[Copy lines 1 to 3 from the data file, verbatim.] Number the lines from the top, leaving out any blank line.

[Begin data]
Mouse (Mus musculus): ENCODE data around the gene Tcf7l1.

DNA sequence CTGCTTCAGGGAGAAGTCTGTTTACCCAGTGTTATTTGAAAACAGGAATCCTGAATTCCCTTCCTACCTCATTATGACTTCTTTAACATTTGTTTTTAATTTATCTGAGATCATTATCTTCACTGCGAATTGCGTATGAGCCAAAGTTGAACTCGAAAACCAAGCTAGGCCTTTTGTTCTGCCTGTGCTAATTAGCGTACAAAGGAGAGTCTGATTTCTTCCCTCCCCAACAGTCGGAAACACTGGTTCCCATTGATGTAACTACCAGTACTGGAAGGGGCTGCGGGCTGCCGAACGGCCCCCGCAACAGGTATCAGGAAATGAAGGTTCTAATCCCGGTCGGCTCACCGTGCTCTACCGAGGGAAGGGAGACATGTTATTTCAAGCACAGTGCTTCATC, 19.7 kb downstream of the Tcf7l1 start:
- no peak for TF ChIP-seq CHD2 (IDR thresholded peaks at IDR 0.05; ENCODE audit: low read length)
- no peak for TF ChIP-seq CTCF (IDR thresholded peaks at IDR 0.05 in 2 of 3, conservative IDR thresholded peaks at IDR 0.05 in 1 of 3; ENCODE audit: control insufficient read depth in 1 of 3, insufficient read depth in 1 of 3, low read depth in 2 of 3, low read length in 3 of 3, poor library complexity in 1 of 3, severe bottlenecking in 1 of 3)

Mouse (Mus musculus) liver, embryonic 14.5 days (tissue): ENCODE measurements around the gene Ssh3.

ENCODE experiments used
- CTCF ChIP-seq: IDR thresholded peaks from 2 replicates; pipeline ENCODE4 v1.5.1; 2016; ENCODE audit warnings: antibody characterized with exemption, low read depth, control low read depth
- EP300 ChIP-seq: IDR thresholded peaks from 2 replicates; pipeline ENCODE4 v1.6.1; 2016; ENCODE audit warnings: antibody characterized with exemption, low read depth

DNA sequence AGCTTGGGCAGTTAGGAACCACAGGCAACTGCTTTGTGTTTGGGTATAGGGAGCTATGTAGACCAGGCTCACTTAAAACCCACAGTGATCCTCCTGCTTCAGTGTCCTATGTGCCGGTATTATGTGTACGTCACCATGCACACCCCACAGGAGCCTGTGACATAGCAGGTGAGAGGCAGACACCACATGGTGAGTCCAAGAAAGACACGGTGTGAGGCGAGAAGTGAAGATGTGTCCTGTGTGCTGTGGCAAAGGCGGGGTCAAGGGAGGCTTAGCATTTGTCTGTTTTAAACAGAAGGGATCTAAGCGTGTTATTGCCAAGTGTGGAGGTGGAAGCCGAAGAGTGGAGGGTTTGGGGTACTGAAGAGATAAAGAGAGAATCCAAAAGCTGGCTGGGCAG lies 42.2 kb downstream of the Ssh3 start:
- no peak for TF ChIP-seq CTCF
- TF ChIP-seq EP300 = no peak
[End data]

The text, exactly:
Mouse (Mus musculus): ENCODE data around the gene Tcf7l1.

DNA sequence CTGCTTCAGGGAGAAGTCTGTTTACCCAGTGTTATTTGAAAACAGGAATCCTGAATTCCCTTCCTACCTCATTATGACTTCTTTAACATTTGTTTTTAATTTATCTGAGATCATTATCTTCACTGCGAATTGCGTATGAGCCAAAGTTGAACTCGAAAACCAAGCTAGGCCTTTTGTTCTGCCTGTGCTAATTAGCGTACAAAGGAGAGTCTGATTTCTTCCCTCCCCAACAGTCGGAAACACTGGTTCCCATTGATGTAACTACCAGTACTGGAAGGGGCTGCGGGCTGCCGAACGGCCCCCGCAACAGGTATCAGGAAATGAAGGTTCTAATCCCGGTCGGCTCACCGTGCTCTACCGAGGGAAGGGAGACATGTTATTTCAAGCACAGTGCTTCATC, 19.7 kb downstream of the Tcf7l1 start:
- no peak for TF ChIP-seq CHD2 (IDR thresholded peaks at IDR 0.05; ENCODE audit: low read length)